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Best Key Application of All Time

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    1

    Miranda

    Miranda is a non-strict purely functional programming language designed by David Turner as a successor to his earlier programming languages SASL and KRC, using some concepts from ML and Hope. It was produced by Research Software Ltd. of England (which holds a trademark on the name Miranda) and was the first purely functional language to be commercially supported. Miranda was first released in 1985, as a fast interpreter in C for Unix-flavour operating systems, with subsequent releases in 1987 and 1989. The later Haskell programming language is similar in many ways to Miranda. Miranda is a lazy, purely functional programming language. That is, it lacks side effects and imperative programming features. A Miranda program (called a script) is a set of equations that define various mathematical functions and algebraic data types. The word set is important here: the order of the equations is, in general, irrelevant, and there is no need to define an entity prior to its use. Since the parsing algorithm makes intelligent use of layout (indentation), there is rarely a need for bracketing statements and no statement terminators are required. This feature, inspired by ISWIM is also used in
    6.50
    6 votes
    2

    Lambda cube

    In mathematical logic and type theory, the λ-cube is a framework for exploring the axes of refinement in Coquand's calculus of constructions, starting from the simply typed lambda calculus as the vertex of a cube placed at the origin, and the calculus of constructions (higher order dependently-typed polymorphic lambda calculus) as its diametrically opposite vertex. Each axis of the cube represents a new form of abstraction: All eight calculi include the most basic form of abstraction, terms depending on terms, ordinary functions as in the simply-typed lambda calculus. The richest calculus in the cube, with all three abstractions, is the calculus of constructions. All eight calculi are strongly normalizing. Subtyping however is not represented in the cube, even though systems like , known as higher-order bounded quantification, which combines subtyping and polymorphism are of practical interest, and can be further generalized to bounded type operators. Further extensions to allow the definition of purely functional objects; these systems were generally developed after the lambda cube paper was published. The idea of the cube is due to the mathematician Henk Barendregt (1991). The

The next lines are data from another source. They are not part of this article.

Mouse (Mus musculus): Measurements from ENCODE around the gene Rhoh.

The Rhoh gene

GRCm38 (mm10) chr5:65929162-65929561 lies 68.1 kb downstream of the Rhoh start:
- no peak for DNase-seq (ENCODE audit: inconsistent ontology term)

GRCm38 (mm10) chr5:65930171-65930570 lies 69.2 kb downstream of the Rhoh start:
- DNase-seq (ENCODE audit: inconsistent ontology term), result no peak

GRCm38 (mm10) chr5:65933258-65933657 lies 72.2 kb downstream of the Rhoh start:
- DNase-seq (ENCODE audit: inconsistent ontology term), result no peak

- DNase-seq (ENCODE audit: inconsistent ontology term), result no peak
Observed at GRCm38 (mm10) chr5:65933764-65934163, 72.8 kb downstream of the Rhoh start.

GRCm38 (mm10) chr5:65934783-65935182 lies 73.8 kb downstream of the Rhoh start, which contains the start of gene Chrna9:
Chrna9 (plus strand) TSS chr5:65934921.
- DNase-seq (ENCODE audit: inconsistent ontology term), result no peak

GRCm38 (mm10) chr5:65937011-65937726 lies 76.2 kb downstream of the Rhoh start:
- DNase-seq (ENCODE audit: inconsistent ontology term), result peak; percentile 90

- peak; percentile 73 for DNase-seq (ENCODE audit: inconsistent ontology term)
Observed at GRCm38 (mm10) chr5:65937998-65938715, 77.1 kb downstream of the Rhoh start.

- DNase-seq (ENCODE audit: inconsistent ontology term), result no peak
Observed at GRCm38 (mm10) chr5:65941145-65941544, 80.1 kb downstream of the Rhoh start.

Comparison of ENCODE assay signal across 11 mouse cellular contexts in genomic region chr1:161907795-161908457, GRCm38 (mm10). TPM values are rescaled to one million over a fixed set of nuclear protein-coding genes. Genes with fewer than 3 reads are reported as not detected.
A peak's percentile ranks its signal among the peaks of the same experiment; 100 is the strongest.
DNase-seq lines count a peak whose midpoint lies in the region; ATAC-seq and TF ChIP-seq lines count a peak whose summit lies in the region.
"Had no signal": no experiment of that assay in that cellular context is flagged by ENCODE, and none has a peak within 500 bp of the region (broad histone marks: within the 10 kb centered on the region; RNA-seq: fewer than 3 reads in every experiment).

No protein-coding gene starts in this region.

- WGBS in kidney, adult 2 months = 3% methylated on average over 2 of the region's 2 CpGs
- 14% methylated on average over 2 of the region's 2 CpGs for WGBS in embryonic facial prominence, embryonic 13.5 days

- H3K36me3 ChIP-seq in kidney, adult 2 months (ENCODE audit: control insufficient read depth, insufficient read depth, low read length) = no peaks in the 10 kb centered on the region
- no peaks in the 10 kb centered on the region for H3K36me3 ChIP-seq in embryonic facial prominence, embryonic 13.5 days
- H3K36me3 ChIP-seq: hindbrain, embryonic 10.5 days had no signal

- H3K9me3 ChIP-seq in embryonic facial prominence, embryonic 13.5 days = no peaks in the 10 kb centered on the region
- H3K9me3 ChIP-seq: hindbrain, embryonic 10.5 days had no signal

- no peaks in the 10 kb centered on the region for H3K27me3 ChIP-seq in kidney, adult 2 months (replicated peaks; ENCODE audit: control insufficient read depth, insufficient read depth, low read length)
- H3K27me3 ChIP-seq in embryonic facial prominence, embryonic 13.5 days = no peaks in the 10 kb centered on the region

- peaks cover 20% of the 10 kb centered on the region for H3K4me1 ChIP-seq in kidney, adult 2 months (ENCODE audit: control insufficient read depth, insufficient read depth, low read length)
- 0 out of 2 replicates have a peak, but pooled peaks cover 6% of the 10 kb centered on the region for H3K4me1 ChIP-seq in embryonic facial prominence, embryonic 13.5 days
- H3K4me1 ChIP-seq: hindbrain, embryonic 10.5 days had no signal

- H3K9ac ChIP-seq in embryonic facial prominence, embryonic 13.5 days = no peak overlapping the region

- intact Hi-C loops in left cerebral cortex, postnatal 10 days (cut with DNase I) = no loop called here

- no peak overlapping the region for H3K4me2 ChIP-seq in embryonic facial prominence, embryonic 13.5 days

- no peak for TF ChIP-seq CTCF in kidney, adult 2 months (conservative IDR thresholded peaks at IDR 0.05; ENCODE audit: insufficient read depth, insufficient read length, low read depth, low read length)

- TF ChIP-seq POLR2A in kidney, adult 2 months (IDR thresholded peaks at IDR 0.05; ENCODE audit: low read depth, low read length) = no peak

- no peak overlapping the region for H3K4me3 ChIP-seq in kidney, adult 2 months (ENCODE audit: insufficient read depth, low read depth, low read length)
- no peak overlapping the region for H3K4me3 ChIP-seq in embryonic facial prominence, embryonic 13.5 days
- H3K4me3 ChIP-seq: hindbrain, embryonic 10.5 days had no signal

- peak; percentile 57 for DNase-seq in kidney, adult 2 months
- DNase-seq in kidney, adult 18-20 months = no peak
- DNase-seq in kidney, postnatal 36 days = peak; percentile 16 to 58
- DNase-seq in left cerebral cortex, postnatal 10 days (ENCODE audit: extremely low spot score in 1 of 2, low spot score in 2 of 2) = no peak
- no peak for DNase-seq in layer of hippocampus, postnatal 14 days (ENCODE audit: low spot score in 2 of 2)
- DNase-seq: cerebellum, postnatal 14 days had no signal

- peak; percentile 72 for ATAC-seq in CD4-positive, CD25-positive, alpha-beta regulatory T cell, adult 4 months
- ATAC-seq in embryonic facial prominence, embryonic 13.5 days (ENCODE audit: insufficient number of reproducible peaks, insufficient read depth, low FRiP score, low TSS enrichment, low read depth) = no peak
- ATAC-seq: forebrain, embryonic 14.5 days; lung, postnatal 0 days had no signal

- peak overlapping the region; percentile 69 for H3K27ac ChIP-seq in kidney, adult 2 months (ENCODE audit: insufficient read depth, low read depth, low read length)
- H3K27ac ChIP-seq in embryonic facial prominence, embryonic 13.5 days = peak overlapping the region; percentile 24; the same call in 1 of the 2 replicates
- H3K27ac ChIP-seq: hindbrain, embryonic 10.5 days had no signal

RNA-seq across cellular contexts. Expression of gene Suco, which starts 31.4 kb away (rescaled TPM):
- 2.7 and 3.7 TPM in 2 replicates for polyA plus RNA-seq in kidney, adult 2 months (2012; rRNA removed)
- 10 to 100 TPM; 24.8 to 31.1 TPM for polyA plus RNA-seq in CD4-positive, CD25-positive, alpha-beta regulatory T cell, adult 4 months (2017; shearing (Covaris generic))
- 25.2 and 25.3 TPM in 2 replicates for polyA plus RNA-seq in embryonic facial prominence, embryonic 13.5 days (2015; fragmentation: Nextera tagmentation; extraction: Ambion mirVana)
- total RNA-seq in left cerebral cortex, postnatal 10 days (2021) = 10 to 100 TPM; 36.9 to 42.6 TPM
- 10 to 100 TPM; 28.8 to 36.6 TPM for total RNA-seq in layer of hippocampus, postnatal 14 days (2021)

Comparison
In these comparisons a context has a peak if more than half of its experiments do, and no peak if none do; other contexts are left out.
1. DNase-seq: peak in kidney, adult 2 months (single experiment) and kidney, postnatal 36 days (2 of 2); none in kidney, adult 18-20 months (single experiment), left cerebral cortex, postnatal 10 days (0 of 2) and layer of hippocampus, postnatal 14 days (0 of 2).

7.00
    5 votes
    3

    Objective Caml

    OCaml ( /oʊˈkæməl/ oh-KAM-əl), originally known as Objective Caml, is the main implementation of the Caml programming language, created by Xavier Leroy, Jérôme Vouillon, Damien Doligez, Didier Rémy and others in 1996. OCaml extends the core Caml language with object-oriented constructs. OCaml's toolset includes an interactive top level interpreter, a bytecode compiler, and an optimizing native code compiler. It has a large standard library that makes it useful for many of the same applications as Python or Perl, as well as robust modular and object-oriented programming constructs that make it applicable for large-scale software engineering. OCaml is the successor to Caml Light. The acronym CAML originally stood for Categorical Abstract Machine Language, although OCaml abandons this abstract machine. OCaml is a free open source project managed and principally maintained by INRIA. In recent years, many new languages have drawn elements from OCaml, most notably F# and Scala. ML-derived languages are best known for their static type systems and type-inferring compilers. OCaml unifies functional, imperative, and object-oriented programming under an ML-like type system. This means the
    6.20
    5 votes
    4

    NuPRL

    NuPRL is a higher-order proof development system developed at Cornell University. It was founded by Joseph L. Bates and Robert L. Constable in 1979 and, since then, many have contributed to the development of NuPRL. Nuprl is a computer system which provides assistance with logical problem solving. It supports the interactive creation of proofs, formulas, and terms in a formal theory of mathematics; with it one can express concepts associated with definitions, theorems, theories, books and libraries. Moreover, the theory is sensitive to the computational meaning of terms, assertions and proofs, and the system can carry out the actions used to define that computational meaning. Thus Nuprl includes a programming languages, but in a broader sense it is a system for implementing mathematics. Nuprl's logic is a constructive type theory called Computational Type Theory (CTT). It allows users to reason about events including protocols for distributed computing .
    6.75
    4 votes
    5

    Functional programming

    In computer science, functional programming is a programming paradigm that treats computation as the evaluation of mathematical functions and avoids state and mutable data. It emphasizes the application of functions, in contrast to the imperative programming style, which emphasizes changes in state. Functional programming has its roots in lambda calculus, a formal system developed in the 1930s to investigate function definition, function application, and recursion. Many functional programming languages can be viewed as elaborations on the lambda calculus. In practice, the difference between a mathematical function and the notion of a function used in imperative programming is that imperative functions can have side effects that may change the value of program state. Because of this, they lack referential transparency, i.e. the same language expression can result in different values at different times depending on the state of the executing program. Conversely, in functional code, the output value of a function depends only on the arguments that are input to the function, so calling a function f twice with the same value for an argument x will produce the same result f(x) both
    8.33
    3 votes
    6

    Typed Assembly Language